The most recent study included individuals 12 years and older with one copy of F508del variant and a residual function or gating variant, versus ivacaftor or ivacaftor + tezacaftor. An additional improvement in FEV1% predicted of 3.5% was seen in the elexacaftor + tezacaftor + ivacaftor group relative to the active control groups. The triple combination also showed good tolerability with low rates of discontinuation.
An open-label study in children aged 6 to 11 years who were either homozygous for F508del or heterozygous for F508del with a minimal function variant, established the safety and tolerability of elexacaftor + tezacaftor + ivacaftor for this age group, along with an increase in FEV1% predicted of 10.2% from baseline, improvements in LCI, sweat chloride, CFQ-R respiratory domain score and BMI-for-age z-score at 24 weeks. A similar study in children aged 2 to 5 years old is ongoing (NCT04537793) and given the impressive effects seen thus far in older children and adults, the results are eagerly awaited.
In 2020, elexacaftor + tezacaftor + ivacaftor was licensed and approved for use in the UK for adults and children over 12 years of age who have at least one copy of the F508del variant. It was made available to children aged 6 years and over in the UK in January 2022, and thus expanded the accessibility of highly effective modulator therapy for a large proportion of people with CF[17,47].
Patient access to CFTR modulators
In the UK, CFTR modulators are commissioned for use in people with CF and access agreements between the manufacturer and the relevant health bodies within the UK have allowed extensions to licensed indications to be commissioned and made available to patients as soon as they have been approved by the Medicines and Healthcare products Regulatory Agency (MHRA)[48–51]. The commissioning agreements in place also include the use of CFTR modulators for ‘off-label’ indications. These indications include people with CF who have rare variants for which there is in vitro data that indicate the variant to be responsive to available modulator compounds, but which might not have been otherwise included in clinical studies owing to their rarity. This is in line with the approach taken in the United States by the US Food and Drug Administration.
There remains a subset of people with CF — about 10% of the CF population — for whom there is no approved modulator available. Moreover, research has shown that people with CF from ethnic minority backgrounds were least likely to be eligible for a modulator owing to the rarity of their variants[53,54]. Class I and VII variants have limited therapeutic options. Class VII variants lead to an absence of messenger RNA and, to date, a therapeutic target has not been identified. Class I variants are called ‘nonsense’ or ‘stop’ variants because they are usually premature terminating codons, which result in shortened dysfunctional CFTR protein being produced. Drugs known as ‘read-through agents’, which allow ribosomes to read through stop codons to produce functioning CFTR protein, have the potential to be used for people with these variants.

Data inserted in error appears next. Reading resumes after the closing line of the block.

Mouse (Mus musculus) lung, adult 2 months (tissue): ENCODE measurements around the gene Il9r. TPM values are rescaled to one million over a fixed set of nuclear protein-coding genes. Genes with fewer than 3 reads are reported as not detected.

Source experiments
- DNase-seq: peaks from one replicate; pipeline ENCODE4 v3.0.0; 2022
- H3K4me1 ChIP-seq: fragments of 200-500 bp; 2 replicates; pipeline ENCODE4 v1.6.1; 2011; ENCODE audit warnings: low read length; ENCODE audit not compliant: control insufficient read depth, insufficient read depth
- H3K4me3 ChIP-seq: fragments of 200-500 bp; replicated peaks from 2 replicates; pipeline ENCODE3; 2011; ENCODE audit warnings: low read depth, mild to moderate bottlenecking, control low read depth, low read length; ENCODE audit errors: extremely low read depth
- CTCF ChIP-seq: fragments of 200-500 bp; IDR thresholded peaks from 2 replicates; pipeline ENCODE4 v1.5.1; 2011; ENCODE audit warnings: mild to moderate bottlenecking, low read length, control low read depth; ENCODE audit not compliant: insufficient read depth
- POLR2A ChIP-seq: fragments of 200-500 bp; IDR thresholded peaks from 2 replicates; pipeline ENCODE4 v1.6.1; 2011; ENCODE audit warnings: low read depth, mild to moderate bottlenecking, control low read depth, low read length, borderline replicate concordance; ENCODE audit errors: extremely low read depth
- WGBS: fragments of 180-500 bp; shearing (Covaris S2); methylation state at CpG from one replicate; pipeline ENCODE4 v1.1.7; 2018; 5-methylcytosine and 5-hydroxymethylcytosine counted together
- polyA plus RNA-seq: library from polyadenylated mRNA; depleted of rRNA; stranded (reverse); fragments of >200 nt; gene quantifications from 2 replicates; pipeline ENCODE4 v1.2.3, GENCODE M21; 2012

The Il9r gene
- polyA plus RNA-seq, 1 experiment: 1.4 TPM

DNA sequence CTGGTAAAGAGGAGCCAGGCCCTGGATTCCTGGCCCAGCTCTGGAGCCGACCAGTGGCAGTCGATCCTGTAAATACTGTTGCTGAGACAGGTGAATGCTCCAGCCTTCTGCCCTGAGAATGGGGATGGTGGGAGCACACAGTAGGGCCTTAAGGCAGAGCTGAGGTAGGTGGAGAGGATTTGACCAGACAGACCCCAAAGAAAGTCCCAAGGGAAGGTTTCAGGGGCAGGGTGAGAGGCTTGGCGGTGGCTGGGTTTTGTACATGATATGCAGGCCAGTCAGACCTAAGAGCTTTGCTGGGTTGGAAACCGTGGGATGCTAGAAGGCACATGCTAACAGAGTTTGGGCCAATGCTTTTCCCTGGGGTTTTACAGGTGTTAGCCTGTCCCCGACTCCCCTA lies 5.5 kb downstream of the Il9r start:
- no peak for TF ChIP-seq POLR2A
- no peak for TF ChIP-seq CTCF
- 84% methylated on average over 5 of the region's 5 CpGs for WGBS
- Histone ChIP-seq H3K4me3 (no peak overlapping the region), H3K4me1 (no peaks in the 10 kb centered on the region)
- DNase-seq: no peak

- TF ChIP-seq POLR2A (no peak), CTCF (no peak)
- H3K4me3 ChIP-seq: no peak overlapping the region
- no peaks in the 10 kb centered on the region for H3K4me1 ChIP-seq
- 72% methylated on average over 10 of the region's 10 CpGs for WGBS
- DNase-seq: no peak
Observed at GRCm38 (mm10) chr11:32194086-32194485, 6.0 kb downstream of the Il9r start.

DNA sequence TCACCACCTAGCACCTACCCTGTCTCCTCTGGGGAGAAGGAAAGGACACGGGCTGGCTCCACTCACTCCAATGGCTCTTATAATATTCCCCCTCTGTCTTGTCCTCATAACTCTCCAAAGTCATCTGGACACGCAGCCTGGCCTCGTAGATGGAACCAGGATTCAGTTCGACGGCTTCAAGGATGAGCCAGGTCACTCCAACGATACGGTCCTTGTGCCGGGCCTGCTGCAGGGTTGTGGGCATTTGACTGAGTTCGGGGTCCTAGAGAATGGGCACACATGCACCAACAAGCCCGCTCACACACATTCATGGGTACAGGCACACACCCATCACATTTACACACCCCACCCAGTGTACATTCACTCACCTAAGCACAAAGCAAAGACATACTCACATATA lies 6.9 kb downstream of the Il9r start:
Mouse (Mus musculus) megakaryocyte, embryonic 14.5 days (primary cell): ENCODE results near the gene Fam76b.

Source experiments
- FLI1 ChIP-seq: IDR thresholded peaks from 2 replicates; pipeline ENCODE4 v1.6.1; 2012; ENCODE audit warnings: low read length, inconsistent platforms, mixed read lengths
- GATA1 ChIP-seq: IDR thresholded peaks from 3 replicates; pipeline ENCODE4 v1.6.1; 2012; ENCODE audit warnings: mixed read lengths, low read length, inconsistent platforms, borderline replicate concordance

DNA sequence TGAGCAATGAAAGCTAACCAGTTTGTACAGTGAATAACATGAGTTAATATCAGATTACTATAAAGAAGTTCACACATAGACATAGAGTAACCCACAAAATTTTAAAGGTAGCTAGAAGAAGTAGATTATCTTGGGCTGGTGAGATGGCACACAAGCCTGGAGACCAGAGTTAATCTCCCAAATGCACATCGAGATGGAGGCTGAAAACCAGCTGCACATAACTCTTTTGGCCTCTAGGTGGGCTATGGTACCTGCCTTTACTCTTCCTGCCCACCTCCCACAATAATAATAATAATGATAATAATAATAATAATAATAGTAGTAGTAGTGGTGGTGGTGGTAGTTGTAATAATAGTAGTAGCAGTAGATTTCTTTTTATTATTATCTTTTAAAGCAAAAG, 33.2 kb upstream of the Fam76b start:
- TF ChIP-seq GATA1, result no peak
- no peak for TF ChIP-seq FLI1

For example, ataluren, a drug licensed for Duchenne muscular dystrophy — a condition that arises from a nonsense variant — was investigated for use in CF patients with class I variants. Unfortunately, study results have showed no statistical difference in lung function or pulmonary exacerbation rate in those patients given ataluren versus placebo over 48 weeks. However, there are several other read-through agents that are in the early phases of the clinical trials pipeline that may address this gap. For people with rare variants who might otherwise not be included in drug trials for currently available modulators, the ‘HIT-CF Europe’ study uses an in vitro ‘organoid’ system. Organoids are cells cultured from rectal tissue samples from people with CF. Because organoids are made from stem cells, they contain the same variants as the person from whom the tissue samples are derived. CFTR modulators in development can then be tested on these organoids to assess drug response for a particular patient. The ultimate goal of this study is to “develop a path for access to therapies for individual patients or patient groups who show positive response to the therapy in an organoid test and pave the way for organoid-based personalized medicine”.
Given that the detrimental effects of CFTR protein dysfunction begin from birth, and likely in utero, it is desirable that disease-modifying agents are commenced as early as possible, with antenatal treatment not an unreasonable aim for the future[60,61]. However, of the available modulators, only ivacaftor has evidence supporting its use in infants down to four months of age for a relatively small section of the paediatric CF population who have gating variants. It is hoped that the ongoing open-label elexacaftor + tezacaftor + ivacaftor study, which is being carried out in children aged between two and five years who are homozygous or heterozygous for F508del (NCT04537793), will bridge the gap between the availability of highly effective modulators for a larger proportion of infants and children with CF.